The financial crisis is crippling the Greek football league – Iraklis were previously relegated from the Greek top flight for various alleged financial misdemeanours. The most worrying development is the fact that eight teams are facing transfer bans and other sanctions due to their not being able to pay their players.
Leading players such as Fabian Vargas and Jose Carlos are threatening strike action, with Carlos, a forward for AEK Athens, recently stating: “I don’t care if the team gets cleared to play next season. I want all my money; otherwise I’m not signing any papers. I’m not going to give you any more time and I don’t care if other players are signing settlements. I’m looking out for what’s mine”.
Politics has never been far away from Greek football, with Greek businessmen viewing ownership of Greek football clubs as a means to political influence, and it was of no surprise when the Greek football league was suspended for one week in February due to protest at a new law giving expanded powers to a state-controlled sports committee.
Alongside the economic and political impact, Greece has witnessed a corresponding rise in stadium violence. There has always been a level of violence and hooliganism synonymous with Greek football, with fan groups such as Original (AEK), Thyra 13 (Panathinaikos), Gate 4 (PAOK) or Porto Leone (Olympiakos) keeping a large swathe of the Greek population away from football stadia.
Panathinaikos in particular has traditionally had far-right supporter groups, although were largely dismantled by their President Yanis Vekris a few years ago. Yet recent disorder has been on a distinctly greater scale, with the Athens derby between Panathinaikos and Olympiakos abandoned in March after serious rioting, with arrests, injuries and fires in the stadium.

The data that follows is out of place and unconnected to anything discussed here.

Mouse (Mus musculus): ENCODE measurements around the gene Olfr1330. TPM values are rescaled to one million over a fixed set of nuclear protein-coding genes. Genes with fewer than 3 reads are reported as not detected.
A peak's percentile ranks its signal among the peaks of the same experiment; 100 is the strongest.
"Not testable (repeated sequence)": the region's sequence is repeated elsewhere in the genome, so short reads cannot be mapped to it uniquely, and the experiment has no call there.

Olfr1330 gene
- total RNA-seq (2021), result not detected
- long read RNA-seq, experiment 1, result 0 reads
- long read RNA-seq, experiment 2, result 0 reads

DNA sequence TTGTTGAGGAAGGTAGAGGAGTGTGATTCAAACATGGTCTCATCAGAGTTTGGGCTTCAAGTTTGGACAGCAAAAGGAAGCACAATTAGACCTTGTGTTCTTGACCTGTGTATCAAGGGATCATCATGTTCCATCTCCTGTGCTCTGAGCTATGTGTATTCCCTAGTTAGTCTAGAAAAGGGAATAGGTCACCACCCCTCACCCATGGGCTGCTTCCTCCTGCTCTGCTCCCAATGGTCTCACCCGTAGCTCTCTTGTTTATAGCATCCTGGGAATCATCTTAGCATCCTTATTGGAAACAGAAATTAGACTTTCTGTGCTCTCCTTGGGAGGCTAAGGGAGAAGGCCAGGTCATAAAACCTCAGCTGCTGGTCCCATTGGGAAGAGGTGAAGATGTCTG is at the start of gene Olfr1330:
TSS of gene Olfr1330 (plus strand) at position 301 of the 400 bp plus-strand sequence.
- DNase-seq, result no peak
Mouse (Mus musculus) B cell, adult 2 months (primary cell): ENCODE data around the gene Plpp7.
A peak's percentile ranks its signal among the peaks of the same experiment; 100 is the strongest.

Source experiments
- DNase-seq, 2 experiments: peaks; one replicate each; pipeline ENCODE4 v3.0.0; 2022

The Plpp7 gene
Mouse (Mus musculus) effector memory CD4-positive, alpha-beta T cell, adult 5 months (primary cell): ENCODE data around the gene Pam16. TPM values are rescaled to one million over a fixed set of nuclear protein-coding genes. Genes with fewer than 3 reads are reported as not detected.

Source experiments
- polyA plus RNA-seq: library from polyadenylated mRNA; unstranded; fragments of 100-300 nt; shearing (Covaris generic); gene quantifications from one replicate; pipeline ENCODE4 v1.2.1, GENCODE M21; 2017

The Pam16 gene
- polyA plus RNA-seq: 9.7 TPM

It is set against this backdrop that on Friday 8 June the Greek national football team will take on hosts Poland in the opening match of Euro 2012.
A beacon of hope?
The Greek national side has historically been untouched by the violence that blights the domestic game and the economic problems of Greek football, funded as it is by an extensive sponsorship programme. Indeed the federation was recently criticised for giving the national coach Fernando Santos a 45 per cent payrise, while the team jetted off to a Euro 2012 training camp at an exclusive resort in Kitbuehel, Austria.
Yet there is a sense that the Greek national team feels a sense of duty and represents a potential force for good at a time of anger and disillusionment in Greek society, with the ability to transcend conflict, bring Greeks together and restore national pride at a time of conflict, chaos and humiliation. Plagued by problems in football and society, does Euro 2012 offer a beacon of hope?
Greece and Celtic striker Georgios Samaras said in March: “Sometimes sport and football make people forget their problems. So what we can do in the national team is play at the Euros and give happiness to our people in Greece”.
Greek football federation president Sophocles Pilavios stated: “I don’t know if the success in a football match has the power to take one out of his problems. I wholeheartedly hope so, I’m sure that the players can bring uplifting moments to the Greeks.”
While only a maximum of 5,000 Greek football fans are expected to follow the team in Poland and Ukraine, there is no doubt that providing a boost to the embattled country and its football-mad public is motivating the Greek footballers.